GUPTA: A cancer diagnosis is always a shock. Sort of a punch in the gut, but where can you turn if you're suddenly faced with that? One day you're out walking your dog, and the next day you're facing cancer. That's exactly what happened to Senator Ted Kennedy. So we wanted to give you some tips.

And Elizabeth Cohen is here with this week's "Empowered Patient."

(BEGIN VIDEOTAPE)

ELIZABETH COHEN, CNN MEDICAL CORRESPONDENT: Sanjay, every year, 1.4 million Americans receive a cancer diagnosis. And as you said, it is shocking. So what do you do next? Well, in this week's "Empowered Patient," we have links to the most useful cancer information on the Internet, the place that you want to go when you're first diagnosed with cancer.

Let's take a look at some of the information you can get in the links that we have in this week's column. For example, you can find out how to read your pathology report. That's very important. That's the report that tells you what kind of cancer you have, how fast it's growing. And with a little bit of education, people who aren't even doctors can learn how to read these reports.

Also, you'll learn how to pick an oncologist, the right questions to ask them, and also reviewing treatment options. There's really good information about what options are out there for some of the more common types of cancer.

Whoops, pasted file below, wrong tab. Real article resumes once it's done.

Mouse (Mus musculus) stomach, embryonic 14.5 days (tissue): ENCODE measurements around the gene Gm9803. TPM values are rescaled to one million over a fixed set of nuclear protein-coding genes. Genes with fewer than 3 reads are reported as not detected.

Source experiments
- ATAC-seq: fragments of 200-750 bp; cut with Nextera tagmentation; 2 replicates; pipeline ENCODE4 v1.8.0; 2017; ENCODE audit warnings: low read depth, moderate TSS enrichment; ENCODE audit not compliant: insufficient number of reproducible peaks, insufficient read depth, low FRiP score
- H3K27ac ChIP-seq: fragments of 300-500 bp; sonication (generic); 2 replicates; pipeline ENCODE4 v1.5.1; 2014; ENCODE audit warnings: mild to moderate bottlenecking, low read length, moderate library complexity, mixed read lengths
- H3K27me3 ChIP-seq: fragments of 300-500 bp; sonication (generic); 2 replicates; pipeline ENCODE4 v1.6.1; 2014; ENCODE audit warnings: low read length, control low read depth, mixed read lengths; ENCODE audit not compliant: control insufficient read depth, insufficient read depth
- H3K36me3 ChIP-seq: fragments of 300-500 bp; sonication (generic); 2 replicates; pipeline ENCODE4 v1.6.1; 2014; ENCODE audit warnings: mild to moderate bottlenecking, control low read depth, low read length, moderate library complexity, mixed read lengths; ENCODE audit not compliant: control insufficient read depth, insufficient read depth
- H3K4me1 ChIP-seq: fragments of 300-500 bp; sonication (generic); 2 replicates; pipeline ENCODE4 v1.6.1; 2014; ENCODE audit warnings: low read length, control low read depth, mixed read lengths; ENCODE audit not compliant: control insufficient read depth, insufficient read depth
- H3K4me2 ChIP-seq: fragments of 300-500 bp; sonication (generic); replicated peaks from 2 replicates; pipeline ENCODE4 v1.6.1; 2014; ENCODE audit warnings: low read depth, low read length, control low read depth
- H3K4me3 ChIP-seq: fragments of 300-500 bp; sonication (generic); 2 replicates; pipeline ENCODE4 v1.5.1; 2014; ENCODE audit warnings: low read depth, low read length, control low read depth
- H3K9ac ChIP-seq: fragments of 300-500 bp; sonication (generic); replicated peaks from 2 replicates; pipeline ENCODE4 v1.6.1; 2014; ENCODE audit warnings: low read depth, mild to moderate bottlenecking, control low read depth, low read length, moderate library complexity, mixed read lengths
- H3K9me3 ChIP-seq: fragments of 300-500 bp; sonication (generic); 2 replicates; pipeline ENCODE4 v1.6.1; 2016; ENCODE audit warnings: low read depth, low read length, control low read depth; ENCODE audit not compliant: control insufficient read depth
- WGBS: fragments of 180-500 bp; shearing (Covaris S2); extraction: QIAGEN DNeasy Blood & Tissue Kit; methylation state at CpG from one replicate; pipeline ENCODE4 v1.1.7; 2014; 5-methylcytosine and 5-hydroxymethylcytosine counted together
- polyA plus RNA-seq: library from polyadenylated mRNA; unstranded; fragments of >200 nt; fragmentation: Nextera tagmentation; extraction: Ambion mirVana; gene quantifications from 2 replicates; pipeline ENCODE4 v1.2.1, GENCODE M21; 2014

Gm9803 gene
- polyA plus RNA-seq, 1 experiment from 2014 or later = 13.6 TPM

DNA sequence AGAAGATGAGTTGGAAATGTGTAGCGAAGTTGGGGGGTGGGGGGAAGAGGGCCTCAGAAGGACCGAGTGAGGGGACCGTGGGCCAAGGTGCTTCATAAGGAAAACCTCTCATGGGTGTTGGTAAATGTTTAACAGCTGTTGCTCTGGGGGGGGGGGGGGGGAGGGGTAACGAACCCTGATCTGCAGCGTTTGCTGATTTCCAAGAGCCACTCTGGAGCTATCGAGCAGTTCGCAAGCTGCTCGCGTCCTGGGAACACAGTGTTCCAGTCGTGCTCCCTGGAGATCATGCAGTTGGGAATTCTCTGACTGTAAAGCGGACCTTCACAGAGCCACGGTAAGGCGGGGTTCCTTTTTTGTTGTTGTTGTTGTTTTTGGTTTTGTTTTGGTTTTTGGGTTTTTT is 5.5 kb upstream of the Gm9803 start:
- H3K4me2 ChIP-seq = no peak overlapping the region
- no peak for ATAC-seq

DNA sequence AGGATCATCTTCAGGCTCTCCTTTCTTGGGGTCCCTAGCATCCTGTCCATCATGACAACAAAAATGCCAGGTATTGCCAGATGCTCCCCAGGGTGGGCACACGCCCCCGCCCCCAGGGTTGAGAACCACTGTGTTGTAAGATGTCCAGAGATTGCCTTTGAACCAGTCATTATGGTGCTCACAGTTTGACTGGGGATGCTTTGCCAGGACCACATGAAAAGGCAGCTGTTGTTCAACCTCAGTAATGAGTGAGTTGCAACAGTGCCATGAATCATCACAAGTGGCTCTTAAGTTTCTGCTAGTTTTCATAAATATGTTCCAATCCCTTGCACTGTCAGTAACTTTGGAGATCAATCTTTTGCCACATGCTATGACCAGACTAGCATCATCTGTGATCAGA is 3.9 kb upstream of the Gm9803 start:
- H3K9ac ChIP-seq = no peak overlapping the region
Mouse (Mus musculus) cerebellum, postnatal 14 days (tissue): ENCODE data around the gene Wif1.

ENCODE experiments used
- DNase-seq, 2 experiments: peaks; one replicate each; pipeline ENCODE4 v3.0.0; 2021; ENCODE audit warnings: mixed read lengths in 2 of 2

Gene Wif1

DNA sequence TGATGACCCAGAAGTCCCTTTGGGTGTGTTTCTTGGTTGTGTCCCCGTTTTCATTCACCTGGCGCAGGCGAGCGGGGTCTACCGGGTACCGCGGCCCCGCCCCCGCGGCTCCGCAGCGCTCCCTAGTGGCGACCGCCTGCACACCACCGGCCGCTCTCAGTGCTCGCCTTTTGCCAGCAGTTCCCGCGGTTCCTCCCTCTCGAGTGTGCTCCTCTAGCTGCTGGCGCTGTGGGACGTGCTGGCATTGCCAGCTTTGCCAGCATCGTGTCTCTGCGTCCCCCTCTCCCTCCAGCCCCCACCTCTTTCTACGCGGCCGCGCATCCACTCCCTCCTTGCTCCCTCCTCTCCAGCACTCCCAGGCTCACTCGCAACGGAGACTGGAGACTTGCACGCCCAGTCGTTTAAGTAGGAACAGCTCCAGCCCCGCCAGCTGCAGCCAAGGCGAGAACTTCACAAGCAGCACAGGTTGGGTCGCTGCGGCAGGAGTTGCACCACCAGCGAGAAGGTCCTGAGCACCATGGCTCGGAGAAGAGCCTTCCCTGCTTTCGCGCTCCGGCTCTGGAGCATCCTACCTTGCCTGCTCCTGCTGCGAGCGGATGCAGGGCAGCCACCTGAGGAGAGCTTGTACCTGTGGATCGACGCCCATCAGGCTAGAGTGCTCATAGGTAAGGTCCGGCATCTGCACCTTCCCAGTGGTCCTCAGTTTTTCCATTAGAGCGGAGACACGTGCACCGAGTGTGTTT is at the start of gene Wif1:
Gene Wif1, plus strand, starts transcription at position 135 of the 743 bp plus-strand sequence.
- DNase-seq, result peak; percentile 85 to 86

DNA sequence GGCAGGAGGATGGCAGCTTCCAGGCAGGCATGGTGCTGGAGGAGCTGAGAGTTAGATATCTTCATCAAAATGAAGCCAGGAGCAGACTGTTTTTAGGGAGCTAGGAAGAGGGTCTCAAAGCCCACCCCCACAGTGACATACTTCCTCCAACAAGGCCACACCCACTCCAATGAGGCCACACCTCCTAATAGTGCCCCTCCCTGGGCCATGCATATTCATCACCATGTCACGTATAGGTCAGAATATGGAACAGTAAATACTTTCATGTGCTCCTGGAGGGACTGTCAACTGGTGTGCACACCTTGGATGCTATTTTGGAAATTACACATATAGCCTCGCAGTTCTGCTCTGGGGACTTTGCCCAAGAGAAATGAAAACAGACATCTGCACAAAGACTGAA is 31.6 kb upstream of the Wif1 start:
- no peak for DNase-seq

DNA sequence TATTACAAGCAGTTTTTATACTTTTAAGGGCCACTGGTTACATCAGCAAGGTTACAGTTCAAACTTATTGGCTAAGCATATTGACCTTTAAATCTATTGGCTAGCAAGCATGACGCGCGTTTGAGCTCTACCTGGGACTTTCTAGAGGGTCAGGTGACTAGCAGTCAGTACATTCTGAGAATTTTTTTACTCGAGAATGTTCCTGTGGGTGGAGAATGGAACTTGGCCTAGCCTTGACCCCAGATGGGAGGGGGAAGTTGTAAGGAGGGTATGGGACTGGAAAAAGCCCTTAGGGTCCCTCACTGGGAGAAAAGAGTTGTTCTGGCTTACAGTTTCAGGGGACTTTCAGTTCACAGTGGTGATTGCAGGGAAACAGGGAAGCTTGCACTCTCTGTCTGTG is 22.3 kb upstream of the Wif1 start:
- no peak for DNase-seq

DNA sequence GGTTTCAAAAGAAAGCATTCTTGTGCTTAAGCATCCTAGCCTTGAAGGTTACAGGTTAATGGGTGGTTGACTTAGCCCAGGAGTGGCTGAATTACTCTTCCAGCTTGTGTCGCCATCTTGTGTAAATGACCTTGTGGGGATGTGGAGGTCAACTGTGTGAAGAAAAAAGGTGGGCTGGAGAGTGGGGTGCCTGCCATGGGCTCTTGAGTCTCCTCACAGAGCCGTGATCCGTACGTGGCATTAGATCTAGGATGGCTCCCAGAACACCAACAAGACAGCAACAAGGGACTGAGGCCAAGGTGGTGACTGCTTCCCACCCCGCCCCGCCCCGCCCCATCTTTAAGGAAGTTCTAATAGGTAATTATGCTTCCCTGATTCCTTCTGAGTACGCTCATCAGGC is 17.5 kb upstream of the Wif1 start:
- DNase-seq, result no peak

Now cancer is not just the devastating diagnosis medically. It can also be devastating financially, even for people who do have good health insurance. There are lots of different places on the Internet that people can look to try to get financial assistance, but they're hard to find. So we found them for you. And let's take a look at what some of the options are.

For example, you can get financial help for treatment if you don't have insurance or if your insurance isn't that great. You can also get financial help for medicines that are costly and also for travel in case you need to go somewhere to get the care you need. All of that information is on CNN.com/empoweredpatient.

(END VIDEOTAPE)

GUPTA: Thanks, Elizabeth. Coming up, cell phones and your health. Most studies say they're safe, but a new study may shed some doubts. I'll tell you what I'm talking about. That's in 60 seconds.

(COMMERCIAL BREAK) GUPTA: Welcome back to HOUSE CALL. We need to check some of the other medical headlines happening this week. So we turn to Judy Fortin -- Judy?

(BEGIN VIDEOTAPE)

JUDY FORTIN, CNN MEDICAL CORRESPONDENT: Thanks, Sanjay.